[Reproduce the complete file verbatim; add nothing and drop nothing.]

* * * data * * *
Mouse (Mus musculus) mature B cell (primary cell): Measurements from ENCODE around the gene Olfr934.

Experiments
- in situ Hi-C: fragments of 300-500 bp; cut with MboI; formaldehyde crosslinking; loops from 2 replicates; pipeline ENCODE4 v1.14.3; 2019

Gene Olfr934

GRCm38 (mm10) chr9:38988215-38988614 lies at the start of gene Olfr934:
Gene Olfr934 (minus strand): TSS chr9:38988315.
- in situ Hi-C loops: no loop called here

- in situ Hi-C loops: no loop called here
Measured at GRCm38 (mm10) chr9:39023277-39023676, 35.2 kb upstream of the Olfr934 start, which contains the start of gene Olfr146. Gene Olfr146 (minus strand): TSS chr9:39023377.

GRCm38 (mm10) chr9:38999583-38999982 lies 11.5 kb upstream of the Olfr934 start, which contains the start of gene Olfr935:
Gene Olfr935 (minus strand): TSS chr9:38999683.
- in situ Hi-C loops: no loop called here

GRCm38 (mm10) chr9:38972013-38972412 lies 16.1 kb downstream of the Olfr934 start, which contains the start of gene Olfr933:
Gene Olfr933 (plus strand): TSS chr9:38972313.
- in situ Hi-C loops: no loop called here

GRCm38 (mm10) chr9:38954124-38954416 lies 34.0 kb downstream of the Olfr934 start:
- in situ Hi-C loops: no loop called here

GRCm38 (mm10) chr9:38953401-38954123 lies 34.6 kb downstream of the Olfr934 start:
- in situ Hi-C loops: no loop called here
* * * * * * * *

Mouse (Mus musculus) mature B cell (primary cell): Measurements from ENCODE around the gene Olfr934.

Experiments
- in situ Hi-C: fragments of 300-500 bp; cut with MboI; formaldehyde crosslinking; loops from 2 replicates; pipeline ENCODE4 v1.14.3; 2019

Gene Olfr934

GRCm38 (mm10) chr9:38988215-38988614 lies at the start of gene Olfr934:
Gene Olfr934 (minus strand): TSS chr9:38988315.
- in situ Hi-C loops: no loop called here

- in situ Hi-C loops: no loop called here
Measured at GRCm38 (mm10) chr9:39023277-39023676, 35.2 kb upstream of the Olfr934 start, which contains the start of gene Olfr146. Gene Olfr146 (minus strand): TSS chr9:39023377.

GRCm38 (mm10) chr9:38999583-38999982 lies 11.5 kb upstream of the Olfr934 start, which contains the start of gene Olfr935:
Gene Olfr935 (minus strand): TSS chr9:38999683.
- in situ Hi-C loops: no loop called here

GRCm38 (mm10) chr9:38972013-38972412 lies 16.1 kb downstream of the Olfr934 start, which contains the start of gene Olfr933:
Gene Olfr933 (plus strand): TSS chr9:38972313.
- in situ Hi-C loops: no loop called here

GRCm38 (mm10) chr9:38954124-38954416 lies 34.0 kb downstream of the Olfr934 start:
- in situ Hi-C loops: no loop called here

GRCm38 (mm10) chr9:38953401-38954123 lies 34.6 kb downstream of the Olfr934 start:
- in situ Hi-C loops: no loop called here